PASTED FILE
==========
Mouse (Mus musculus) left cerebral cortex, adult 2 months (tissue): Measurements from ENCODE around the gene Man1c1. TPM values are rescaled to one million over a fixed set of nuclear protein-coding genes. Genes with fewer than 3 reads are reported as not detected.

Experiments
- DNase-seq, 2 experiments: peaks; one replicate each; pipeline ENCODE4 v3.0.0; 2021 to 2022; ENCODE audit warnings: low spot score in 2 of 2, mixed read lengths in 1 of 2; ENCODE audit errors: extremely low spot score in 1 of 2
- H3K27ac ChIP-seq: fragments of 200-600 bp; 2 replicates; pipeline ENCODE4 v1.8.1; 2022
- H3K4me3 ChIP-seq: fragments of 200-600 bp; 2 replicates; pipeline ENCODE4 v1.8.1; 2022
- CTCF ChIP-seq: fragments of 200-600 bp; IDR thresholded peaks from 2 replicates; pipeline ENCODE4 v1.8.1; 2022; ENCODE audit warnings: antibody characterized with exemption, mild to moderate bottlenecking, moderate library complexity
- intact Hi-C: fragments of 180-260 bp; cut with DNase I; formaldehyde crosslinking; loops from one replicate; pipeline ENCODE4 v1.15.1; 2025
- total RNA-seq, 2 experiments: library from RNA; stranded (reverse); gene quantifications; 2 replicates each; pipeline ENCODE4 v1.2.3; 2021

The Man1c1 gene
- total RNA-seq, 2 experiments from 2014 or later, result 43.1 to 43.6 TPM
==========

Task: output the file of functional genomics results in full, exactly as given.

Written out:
Mouse (Mus musculus) left cerebral cortex, adult 2 months (tissue): Measurements from ENCODE around the gene Man1c1. TPM values are rescaled to one million over a fixed set of nuclear protein-coding genes. Genes with fewer than 3 reads are reported as not detected.

Experiments
- DNase-seq, 2 experiments: peaks; one replicate each; pipeline ENCODE4 v3.0.0; 2021 to 2022; ENCODE audit warnings: low spot score in 2 of 2, mixed read lengths in 1 of 2; ENCODE audit errors: extremely low spot score in 1 of 2
- H3K27ac ChIP-seq: fragments of 200-600 bp; 2 replicates; pipeline ENCODE4 v1.8.1; 2022
- H3K4me3 ChIP-seq: fragments of 200-600 bp; 2 replicates; pipeline ENCODE4 v1.8.1; 2022
- CTCF ChIP-seq: fragments of 200-600 bp; IDR thresholded peaks from 2 replicates; pipeline ENCODE4 v1.8.1; 2022; ENCODE audit warnings: antibody characterized with exemption, mild to moderate bottlenecking, moderate library complexity
- intact Hi-C: fragments of 180-260 bp; cut with DNase I; formaldehyde crosslinking; loops from one replicate; pipeline ENCODE4 v1.15.1; 2025
- total RNA-seq, 2 experiments: library from RNA; stranded (reverse); gene quantifications; 2 replicates each; pipeline ENCODE4 v1.2.3; 2021

The Man1c1 gene
- total RNA-seq, 2 experiments from 2014 or later, result 43.1 to 43.6 TPM